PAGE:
If eV hubs like these use batteries with a non-degrading technology such as VRFBs then they can also offer energy storage/frequency regulation services back to the grid and earn revenue from the market when not otherwise utilised.

If when using one of these charging hubs the user will be expected to book a charging slot in advance, rather than simply turning up and expecting to plug straight in (they could offer both at different prices of course), then the charging hub would have even greater capability to plan its charge-discharge schedule and offer energy stabilisation services back to the wider grid. Not an idea I have heard mooted yet, but fine, you're very welcome.

The most interesting thing is perhaps not the large item on the left of the Volterion picture, but instead the small one sitting on the plastic box to its right - this is a 2.5kW flow battery stack and to understand why it is so interesting we need to go back and learn a little more about stack construction.

As described in this introduction to VRFBs each cell produces about 1.25 Volts. A single cell is shown in an exploded view below (diagram from the very helpful article by Noack, Roznyatovskaya, Herr and Fischer

If 1.25V is all you require then this is sufficient. However if we want a higher operating voltage then just as when we stack AA batteries end to end we need to combine multiple cells together to build up the voltage. In this configuration the graphite plate c) acting as the positive side of one electrochemical cell also gets pressed into service to act as the negative side of the next cell - the overall structure then becomes a,b - c,d,e,f,e,d  - (c,d,e,f,e,d  repeated) - c,a . The series of cells is called a cell stack and the plates c in between each flow cell are now referred to as bipolar plates - the positive terminal of one cell is the negative terminal of the next. A typical stack might contain 40-60 cells in total producing 50-75V.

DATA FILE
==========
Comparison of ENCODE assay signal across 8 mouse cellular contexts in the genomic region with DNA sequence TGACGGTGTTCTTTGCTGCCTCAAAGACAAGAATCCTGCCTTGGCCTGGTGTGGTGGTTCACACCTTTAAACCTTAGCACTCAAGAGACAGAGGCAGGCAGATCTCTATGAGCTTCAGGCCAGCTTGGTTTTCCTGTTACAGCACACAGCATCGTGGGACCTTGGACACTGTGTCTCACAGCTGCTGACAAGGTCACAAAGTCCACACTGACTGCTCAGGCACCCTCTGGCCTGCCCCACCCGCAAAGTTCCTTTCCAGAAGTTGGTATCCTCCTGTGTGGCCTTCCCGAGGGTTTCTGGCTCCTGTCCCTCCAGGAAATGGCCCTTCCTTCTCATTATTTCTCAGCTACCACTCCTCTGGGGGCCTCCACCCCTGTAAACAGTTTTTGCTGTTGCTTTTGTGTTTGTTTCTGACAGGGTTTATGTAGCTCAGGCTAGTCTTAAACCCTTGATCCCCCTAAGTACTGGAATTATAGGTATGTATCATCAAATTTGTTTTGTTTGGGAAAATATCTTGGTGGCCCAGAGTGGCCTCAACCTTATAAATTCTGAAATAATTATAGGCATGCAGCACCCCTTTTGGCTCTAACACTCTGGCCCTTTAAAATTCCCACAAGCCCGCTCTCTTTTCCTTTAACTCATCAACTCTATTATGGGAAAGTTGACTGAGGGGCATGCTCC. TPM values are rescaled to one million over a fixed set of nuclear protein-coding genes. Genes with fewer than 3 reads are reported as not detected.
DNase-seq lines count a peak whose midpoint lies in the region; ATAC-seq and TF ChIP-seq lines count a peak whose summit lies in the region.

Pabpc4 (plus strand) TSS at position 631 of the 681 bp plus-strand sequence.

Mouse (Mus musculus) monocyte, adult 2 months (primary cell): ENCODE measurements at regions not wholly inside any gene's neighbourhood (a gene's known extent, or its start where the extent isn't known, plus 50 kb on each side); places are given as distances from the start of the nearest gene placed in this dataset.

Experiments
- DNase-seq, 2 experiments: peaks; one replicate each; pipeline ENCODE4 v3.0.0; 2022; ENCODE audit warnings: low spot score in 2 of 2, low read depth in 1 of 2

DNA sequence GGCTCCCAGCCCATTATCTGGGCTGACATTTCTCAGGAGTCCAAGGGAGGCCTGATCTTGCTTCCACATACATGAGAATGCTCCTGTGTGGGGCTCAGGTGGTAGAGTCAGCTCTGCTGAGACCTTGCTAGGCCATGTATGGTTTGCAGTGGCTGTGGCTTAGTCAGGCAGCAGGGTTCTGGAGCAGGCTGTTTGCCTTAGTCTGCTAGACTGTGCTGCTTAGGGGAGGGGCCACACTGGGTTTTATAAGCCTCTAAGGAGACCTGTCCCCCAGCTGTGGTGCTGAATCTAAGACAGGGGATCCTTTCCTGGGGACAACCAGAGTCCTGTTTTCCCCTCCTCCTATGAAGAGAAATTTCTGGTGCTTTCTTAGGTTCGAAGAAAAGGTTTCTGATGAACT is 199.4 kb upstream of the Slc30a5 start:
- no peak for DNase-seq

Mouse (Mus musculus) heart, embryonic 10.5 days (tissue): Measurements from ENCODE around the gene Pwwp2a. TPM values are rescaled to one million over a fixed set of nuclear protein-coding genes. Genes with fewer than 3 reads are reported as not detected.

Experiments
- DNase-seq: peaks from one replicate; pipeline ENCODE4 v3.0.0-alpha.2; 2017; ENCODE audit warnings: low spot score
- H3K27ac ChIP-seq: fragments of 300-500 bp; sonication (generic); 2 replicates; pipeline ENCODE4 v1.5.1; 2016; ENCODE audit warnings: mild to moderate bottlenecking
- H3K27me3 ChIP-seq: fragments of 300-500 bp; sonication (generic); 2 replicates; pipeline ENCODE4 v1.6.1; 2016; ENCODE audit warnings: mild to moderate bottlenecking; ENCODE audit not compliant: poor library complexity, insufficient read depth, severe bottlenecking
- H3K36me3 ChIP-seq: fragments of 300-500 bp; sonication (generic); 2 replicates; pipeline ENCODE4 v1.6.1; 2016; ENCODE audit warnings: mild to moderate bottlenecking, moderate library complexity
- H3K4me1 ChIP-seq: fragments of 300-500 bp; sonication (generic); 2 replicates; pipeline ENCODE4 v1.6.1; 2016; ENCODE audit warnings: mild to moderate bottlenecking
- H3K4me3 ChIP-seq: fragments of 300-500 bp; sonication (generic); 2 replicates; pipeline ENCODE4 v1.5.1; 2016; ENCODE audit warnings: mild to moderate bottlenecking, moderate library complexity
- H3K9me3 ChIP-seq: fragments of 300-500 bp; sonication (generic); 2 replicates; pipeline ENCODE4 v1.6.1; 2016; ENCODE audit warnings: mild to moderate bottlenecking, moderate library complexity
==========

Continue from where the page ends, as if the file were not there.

A good example of a commercial cell stack from Schmalz is shown below. 


This is a 6kW stack just over 1/2m long, and weighs in at a fairly hefty 60kg+ - it takes two people to lift it. The image below shows these units installed in banks at the 2MW/20MWh RedoxWind project at the Fraunhofer ICT in Pfinztal near Karlsruhe:


Much of the weight of these stacks derives from the massive metal end plates and the significant clamping structure that provides the external force to provide a long term compressive seal on each and every one of the stack layers.

The notable thing about the Volterion stack (albeit 2.5kW instead of 6kW) is that it weighs only 6kg - so quite remarkably you can pick it up with one hand: 


Notice how the large clamping structure has been almost entirely eliminated - this is because the stack layers have all been welded together - the only remaining clamping structure is provided the 4 steel straps that just act to hold the endplates in position. The resultant reduction is weight is about 80%.

Not only are Volterion using these fully welded stacks in their own VRFB systems, but they are also supplying these as OEM components for other manufacturers' VRFB systems. It is technical improvements just such as this that yield the observed 'experience rates'  reductions in cost referred to by Oliver Schmidt in the first of these conference reports.

The long term reliability of these welded stacks will no doubt be established in time but if they do prove successful then this development may open the way to not just cheaper stationary VRFB energy storage systems but also potentially other, more mass-sensitive, applications as well - watch this space !